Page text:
The effects of vibration on the human body have been studied and published for over a century. The most recent studies have investigated how the vibratory stimulus is capable of generating positive effects on the body.

The effects of vibration on the human body have been studied and published for over a century. The most recent studies have investigated how the vibratory stimulus is capable of generating positive effects on the body.

In the therapeutic field it is possible to distinguish vibration using two main discriminants: frequency and the portion of body to which it is applied.

Based on the frequency, it is possible to identify high frequency stimuli, i.e. from 70 Hz upwards, and low frequency stimuli, i.e. up to 70 Hz.

Based on the portion of the body treated, literature describes:

  • Whole body vibration, when the stimulus affects the whole body starting mainly from the lower limbs where they are used as a sounding board to transmit the stimulus to the rest of the body;
  • Focal vibration, when the stimulus affects a well-identified portion of the body through special transducers. If the concept of protocol is also added to the concept of focal vibration, we can then speak of “repeated focal vibration”.

The fundamental difference between focal and whole body vibration lies in two interconnected elements: resonance and diffusion of the stimulus.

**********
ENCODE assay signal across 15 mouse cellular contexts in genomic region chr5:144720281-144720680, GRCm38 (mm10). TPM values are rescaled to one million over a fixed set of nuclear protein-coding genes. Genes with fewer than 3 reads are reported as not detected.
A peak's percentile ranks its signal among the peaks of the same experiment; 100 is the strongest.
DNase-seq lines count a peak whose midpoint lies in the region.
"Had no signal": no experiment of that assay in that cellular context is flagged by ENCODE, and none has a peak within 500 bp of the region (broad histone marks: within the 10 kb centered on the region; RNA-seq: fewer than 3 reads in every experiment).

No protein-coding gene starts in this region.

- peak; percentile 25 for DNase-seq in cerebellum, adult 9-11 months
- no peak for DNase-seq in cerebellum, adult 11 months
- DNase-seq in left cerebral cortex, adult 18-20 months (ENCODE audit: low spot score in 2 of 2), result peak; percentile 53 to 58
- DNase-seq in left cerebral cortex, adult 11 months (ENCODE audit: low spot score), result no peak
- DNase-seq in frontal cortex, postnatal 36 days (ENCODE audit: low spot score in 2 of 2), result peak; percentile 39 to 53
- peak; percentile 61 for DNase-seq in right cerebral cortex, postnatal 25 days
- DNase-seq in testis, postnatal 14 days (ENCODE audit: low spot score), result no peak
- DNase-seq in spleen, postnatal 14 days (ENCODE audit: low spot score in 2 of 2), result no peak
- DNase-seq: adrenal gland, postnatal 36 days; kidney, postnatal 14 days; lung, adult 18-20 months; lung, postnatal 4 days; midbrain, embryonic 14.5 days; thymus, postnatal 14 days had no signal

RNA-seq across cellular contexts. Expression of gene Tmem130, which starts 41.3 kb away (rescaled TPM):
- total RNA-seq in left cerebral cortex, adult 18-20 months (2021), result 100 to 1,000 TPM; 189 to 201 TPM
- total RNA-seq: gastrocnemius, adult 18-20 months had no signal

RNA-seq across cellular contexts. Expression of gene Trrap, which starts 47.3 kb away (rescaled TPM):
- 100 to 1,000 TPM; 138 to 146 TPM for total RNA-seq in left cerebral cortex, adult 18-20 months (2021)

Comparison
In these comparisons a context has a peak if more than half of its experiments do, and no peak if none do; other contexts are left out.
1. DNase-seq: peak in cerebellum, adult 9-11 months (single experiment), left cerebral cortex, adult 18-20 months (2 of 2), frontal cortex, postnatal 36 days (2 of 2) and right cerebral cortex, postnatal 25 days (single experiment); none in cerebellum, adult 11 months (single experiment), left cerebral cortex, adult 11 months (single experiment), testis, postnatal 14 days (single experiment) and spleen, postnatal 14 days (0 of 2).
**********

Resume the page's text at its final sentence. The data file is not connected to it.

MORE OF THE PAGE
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As for the first element, by causing a vibration to the body using a vibratory stimulus applied to the limbs, due to the mechanical characteristics of the tissues, which have different rigidity, the resonance of the vibration that pervades the body when applying the whole body vibration generates a vibration which resonates at different frequencies on the different types of tissue according to their rigidity, thus making it difficult to provide a selective and controlled stimulus.

As for the second element, the amplitude of the vibration necessary to exercise a stimulus that pervades a large part of the body, often presents contraindications that limit the use of this type of stimulus.

In the case of focal vibration, it is possible to control both frequency and amplitude precisely in the points where the vibratory stimulus is indicated, reducing contraindications to a minimum and allowing better selectivity.


The application fields are wide and new studies that describe the use of vibration in new branches of medicine are published every year.

To date, the therapy has given promising results in several fields: post stroke course, post-surgical rehabilitation, osteoporosis, damage to the peripheral nervous system, muscle atrophy, orthopedic rehabilitation, geriatrics, sports performance.

The reasons adduced and studied that allow to reach the therapeutic result are generally attributed to two macro categories of induced reactions:

  • modification of some hormonal parameters following the stimulus, as for some growth factors and for cortisol;
  • modification of the plasticity of the central nervous system which occurs with different modulations depending on whether healthy people or patients with temporary motor disabilities are treated.